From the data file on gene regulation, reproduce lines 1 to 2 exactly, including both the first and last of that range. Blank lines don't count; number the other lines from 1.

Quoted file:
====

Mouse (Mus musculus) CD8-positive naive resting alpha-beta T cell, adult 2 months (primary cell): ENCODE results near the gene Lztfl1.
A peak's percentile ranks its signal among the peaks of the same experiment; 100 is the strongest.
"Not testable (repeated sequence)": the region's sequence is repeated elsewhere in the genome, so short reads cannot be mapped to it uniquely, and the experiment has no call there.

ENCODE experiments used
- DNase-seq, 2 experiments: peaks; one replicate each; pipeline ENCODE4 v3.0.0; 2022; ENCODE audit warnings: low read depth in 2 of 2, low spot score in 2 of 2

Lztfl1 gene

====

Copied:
Mouse (Mus musculus) CD8-positive naive resting alpha-beta T cell, adult 2 months (primary cell): ENCODE results near the gene Lztfl1.
A peak's percentile ranks its signal among the peaks of the same experiment; 100 is the strongest.